In most parts of the gardening world it still may take some leg-work (or Web-work) to find going plants of such Atragenes as this one. Clematis koreana and its variants, though highly valued and sought after by hobbyists, are not yet as widely planted as their cousins the alpinas and macropetalas, and as a consequence the propagation of them is mostly in the hands of specialist growers who produce not very many at a time. But luckily the situation is changing little by little, for a plant like C. koreana var. lutea has only to be seen in bloom to put a light in a gardener's eye.
This yellow-flowered variant of the species makes an interesting contrast with C. chiisanensis, which we presented in March 2001. Both are hardy climbers with a rambling habit, given to branching irregularly. Both have strong, coarse foliage, with leaflets mostly in threes, those of the koreana being larger and making a more prominent show. And both come along in the second wave of Atragenes, often when most of the alpinas and macropetalas have started to go by. But their yellow bells, despite similarities, are quite different (allowing for the fact that both can vary). The chiisanensis bell is likely to be fatter and very heavily ridged along the sides, whereas the lutea has a spruce look, being usually slender and just slightly recurved at the tips. It too has a fluted appearance along its sides, but smooth rather than rough, and more often than not a flush of red at the base.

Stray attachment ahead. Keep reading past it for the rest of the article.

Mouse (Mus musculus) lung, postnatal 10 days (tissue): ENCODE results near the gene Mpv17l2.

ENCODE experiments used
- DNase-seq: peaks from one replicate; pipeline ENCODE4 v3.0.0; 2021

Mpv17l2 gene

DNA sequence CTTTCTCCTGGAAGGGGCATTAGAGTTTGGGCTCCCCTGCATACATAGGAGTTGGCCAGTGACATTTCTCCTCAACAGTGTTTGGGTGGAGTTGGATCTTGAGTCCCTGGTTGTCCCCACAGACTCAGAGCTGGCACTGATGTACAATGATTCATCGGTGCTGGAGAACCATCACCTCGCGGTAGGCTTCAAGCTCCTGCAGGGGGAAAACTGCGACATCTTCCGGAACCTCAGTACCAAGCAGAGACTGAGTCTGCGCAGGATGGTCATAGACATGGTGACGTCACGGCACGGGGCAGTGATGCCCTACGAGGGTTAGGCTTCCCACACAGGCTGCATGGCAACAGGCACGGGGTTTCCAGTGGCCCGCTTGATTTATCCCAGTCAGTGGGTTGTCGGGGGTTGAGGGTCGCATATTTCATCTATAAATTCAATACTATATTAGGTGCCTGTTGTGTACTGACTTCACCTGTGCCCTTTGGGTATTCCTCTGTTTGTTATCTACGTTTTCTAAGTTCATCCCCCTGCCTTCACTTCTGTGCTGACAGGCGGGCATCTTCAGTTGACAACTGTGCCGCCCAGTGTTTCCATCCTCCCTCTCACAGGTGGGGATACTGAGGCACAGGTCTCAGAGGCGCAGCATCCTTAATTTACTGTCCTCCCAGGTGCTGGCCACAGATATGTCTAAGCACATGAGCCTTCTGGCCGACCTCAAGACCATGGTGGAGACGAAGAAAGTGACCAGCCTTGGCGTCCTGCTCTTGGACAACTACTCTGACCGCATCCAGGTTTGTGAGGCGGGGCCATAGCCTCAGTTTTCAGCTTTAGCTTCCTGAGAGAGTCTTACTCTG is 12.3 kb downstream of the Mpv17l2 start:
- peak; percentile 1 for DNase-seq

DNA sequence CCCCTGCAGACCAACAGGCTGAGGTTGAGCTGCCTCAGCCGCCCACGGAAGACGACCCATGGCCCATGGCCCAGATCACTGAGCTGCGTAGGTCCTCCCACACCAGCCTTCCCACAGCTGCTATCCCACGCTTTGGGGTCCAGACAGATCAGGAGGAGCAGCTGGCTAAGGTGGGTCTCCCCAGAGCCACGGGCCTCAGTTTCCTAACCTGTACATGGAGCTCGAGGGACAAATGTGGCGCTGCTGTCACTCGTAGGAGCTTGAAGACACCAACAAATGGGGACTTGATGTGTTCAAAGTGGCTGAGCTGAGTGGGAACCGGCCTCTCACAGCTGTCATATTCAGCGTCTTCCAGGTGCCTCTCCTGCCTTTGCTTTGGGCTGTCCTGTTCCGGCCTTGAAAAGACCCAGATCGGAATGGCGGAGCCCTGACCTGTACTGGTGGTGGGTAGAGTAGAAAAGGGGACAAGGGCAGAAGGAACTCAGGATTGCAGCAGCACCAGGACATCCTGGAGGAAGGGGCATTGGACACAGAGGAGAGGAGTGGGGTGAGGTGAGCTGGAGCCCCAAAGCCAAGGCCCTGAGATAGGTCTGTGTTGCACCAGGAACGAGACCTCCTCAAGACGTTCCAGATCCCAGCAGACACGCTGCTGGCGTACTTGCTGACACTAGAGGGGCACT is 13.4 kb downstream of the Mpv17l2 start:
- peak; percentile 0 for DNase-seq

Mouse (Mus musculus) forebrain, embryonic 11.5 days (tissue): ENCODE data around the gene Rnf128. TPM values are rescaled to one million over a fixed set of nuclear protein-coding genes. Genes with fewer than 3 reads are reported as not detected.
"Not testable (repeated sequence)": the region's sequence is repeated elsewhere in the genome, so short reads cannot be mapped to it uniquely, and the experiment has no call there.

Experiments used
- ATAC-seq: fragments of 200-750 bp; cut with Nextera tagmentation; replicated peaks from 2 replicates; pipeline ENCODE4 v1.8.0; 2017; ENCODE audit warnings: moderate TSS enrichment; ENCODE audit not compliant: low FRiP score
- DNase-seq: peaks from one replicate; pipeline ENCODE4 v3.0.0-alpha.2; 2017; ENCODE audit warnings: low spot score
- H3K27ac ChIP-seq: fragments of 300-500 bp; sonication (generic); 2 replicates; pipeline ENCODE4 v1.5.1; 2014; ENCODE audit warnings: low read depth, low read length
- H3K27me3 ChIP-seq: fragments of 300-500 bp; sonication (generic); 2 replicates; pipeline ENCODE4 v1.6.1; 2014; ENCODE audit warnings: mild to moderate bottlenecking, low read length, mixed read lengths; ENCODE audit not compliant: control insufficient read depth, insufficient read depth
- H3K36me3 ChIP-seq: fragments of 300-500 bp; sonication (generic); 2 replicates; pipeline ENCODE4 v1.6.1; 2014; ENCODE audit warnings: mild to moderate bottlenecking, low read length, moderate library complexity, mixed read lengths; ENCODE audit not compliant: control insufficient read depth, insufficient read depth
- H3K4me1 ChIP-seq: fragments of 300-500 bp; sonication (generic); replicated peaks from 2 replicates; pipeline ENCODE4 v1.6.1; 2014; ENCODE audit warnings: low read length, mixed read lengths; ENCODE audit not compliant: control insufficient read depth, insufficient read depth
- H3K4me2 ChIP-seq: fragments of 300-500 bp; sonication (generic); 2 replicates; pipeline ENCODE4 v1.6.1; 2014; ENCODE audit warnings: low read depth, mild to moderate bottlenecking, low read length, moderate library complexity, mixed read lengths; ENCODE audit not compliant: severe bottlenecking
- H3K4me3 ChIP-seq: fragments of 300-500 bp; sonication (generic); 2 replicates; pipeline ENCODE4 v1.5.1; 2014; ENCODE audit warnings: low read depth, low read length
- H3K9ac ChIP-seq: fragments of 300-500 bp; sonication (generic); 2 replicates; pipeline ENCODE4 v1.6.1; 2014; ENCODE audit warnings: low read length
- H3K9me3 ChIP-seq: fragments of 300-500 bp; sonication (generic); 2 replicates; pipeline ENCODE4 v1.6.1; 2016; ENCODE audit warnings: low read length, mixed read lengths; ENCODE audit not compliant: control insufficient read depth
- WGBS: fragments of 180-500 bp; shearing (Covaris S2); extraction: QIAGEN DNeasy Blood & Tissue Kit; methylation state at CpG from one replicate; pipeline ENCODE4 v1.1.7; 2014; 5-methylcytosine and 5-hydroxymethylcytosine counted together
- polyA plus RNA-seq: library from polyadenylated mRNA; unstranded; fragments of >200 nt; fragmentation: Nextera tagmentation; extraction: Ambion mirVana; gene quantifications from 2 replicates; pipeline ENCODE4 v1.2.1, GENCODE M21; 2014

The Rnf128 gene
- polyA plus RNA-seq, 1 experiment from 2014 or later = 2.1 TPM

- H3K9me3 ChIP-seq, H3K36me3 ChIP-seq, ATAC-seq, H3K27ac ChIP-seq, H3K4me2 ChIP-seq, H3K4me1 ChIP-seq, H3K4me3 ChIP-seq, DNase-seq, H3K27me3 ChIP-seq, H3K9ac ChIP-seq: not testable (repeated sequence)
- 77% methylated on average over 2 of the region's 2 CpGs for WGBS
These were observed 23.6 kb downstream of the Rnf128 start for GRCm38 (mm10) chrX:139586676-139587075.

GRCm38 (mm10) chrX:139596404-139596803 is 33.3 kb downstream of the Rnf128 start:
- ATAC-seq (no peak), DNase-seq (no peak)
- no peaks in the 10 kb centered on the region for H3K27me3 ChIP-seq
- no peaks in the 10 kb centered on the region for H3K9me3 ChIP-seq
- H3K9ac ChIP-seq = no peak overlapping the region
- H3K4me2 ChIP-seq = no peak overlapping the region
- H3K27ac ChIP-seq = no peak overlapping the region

Occasionally, though not always, the blossom will have the unusual spurs at the base of each tepal that are typical of C. koreana proper. Here, for illustration, is the bell of the red-flowered form of C. korea, showing those glistening spurs that probably do more to attract gardeners to this species (and to C. chiisanensis) than any other feature. Shown, too, is the shepherd's crook in the stem that gives Atragene flowers their varying posture in the airusually nodding, but now and again unexpectedly pointing up or out.
The koreanas in general do not have a regular repeat bloom, but are capable of putting out occasional late blossoms at intervals on their new wood. Since the plant can get into a tangle, it is well worth inspecting it for a grooming when it is through flowering in early summer. Left unpruned, C. koreana var. lutea can grow to about 10 feet (3m), though it is so willing to ramble that it would probably need some coaxing to grow straight up. Pruning is simply a matter of shaping the vine, taking out weak growth or whatever may be starting to head in the wrong direction.
It is perhaps best planted where it can have a dark background, not only to set off the yellow blossoms, but to lessen the effect of the one handicap it has in the eyes of some gardeners. This species is deciduous with a vengeance; its dead leaves can crumple up and turn ashen or black without having the grace to fall off, so that a gardener who finds this distressing is faced with the alternative of deadheading the vine or trying not to notice. Giving the plant a big companion to grow on or a dark background is one way to hide or at least reduce the problem, if problem it is. Many gardeners, of course, accept winter and the deciduousness of life in general, and do not see this as a fault that matters.
Balance it, indeed, against a big attraction that it shares with the other Atragenesthe ornamental seedheads. When they first appear, the seedheads of C. koreana var. lutea are almost as attractive as the flowerssilvery on the outside, fresh and green at the centerand gradually as the seeds ripen the tails change colour, at last turning wispy gray or white. If the wind doesn't tear them off they may be there all winter long. By the way, it's wise to be careful about removing seedheads or bits of stem very early in the year. At that season the wood is exceedingly brittle, and it is all too easy to bend something the wrong way and have it come off in your hands. Along with an unknown number of potential flowers.
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